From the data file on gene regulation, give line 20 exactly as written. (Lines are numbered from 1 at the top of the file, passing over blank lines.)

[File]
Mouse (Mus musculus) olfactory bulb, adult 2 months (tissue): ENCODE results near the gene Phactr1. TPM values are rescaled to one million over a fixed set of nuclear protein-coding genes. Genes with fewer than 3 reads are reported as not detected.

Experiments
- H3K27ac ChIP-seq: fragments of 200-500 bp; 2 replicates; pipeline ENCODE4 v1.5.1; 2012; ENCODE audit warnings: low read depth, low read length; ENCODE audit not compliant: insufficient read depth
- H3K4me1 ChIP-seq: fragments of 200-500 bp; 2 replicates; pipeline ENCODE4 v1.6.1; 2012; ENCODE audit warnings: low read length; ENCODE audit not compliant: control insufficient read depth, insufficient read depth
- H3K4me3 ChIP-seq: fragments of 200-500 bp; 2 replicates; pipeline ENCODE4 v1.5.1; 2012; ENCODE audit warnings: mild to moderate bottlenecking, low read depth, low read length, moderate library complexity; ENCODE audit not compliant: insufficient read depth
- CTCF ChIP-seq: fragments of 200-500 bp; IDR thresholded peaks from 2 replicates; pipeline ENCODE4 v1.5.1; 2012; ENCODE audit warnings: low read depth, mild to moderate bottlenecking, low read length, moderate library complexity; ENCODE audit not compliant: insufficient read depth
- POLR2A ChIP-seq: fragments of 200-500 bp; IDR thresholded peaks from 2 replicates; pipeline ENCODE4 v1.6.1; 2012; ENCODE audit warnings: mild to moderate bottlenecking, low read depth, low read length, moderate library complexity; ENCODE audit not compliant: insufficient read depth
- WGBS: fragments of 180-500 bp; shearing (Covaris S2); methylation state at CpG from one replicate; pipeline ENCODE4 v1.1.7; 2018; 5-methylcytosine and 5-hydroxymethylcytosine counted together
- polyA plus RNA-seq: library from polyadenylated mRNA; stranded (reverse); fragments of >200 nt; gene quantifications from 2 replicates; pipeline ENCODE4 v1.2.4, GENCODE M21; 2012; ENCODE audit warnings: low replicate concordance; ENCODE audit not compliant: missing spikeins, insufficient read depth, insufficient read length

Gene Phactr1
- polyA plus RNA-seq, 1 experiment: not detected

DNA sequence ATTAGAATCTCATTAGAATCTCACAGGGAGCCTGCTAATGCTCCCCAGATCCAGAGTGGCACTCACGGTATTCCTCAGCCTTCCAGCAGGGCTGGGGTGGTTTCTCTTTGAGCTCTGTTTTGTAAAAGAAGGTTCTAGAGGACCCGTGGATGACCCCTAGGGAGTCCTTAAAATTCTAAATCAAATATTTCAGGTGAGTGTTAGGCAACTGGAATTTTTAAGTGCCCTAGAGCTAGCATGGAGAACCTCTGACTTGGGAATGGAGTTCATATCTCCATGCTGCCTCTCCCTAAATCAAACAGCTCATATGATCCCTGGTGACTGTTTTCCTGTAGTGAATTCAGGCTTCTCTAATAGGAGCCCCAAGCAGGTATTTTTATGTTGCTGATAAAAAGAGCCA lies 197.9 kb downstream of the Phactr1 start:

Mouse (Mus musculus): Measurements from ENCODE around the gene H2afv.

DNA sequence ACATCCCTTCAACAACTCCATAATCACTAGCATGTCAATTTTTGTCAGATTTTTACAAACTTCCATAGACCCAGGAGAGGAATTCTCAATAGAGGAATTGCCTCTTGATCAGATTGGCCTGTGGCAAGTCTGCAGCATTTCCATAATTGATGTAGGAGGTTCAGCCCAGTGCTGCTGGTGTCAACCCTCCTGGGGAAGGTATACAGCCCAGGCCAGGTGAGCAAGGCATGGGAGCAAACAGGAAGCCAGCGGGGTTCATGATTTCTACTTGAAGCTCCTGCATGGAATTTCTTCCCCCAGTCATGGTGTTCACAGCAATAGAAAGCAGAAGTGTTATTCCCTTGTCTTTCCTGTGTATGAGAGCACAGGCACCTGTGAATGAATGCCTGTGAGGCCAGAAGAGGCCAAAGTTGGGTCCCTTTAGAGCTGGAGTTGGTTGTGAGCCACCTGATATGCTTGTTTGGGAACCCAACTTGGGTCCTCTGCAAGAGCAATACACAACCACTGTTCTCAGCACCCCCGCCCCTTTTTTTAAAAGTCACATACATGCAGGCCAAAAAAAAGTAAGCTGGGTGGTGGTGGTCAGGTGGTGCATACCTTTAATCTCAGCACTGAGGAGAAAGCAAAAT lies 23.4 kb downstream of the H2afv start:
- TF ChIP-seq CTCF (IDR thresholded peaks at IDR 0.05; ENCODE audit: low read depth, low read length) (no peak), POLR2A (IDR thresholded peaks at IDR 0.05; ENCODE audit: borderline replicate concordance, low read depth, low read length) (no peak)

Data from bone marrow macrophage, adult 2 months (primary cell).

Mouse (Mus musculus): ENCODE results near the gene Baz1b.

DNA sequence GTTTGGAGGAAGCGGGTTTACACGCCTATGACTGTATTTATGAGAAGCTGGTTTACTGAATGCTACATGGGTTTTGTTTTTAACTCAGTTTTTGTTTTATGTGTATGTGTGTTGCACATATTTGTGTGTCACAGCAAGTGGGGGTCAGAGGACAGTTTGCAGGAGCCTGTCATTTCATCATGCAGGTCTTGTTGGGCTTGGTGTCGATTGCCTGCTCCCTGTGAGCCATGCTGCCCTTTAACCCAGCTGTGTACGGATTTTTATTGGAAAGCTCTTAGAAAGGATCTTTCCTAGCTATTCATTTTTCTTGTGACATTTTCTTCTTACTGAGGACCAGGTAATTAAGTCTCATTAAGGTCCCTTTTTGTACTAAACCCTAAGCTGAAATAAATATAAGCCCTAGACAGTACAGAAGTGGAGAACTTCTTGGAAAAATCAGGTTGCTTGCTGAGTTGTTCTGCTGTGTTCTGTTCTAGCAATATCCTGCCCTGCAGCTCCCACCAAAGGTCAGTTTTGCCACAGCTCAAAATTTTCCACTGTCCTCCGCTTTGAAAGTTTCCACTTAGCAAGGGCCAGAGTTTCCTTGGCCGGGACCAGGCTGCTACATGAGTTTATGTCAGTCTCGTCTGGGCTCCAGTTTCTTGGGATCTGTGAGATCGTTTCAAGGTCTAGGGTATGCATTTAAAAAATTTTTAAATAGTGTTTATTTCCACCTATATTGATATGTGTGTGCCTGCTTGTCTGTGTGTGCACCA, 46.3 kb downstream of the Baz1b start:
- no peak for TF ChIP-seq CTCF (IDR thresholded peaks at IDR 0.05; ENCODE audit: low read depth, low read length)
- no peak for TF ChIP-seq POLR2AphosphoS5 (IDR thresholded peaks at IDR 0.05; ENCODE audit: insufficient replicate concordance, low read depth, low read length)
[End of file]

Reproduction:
- no peak for TF ChIP-seq POLR2AphosphoS5 (IDR thresholded peaks at IDR 0.05; ENCODE audit: insufficient replicate concordance, low read depth, low read length)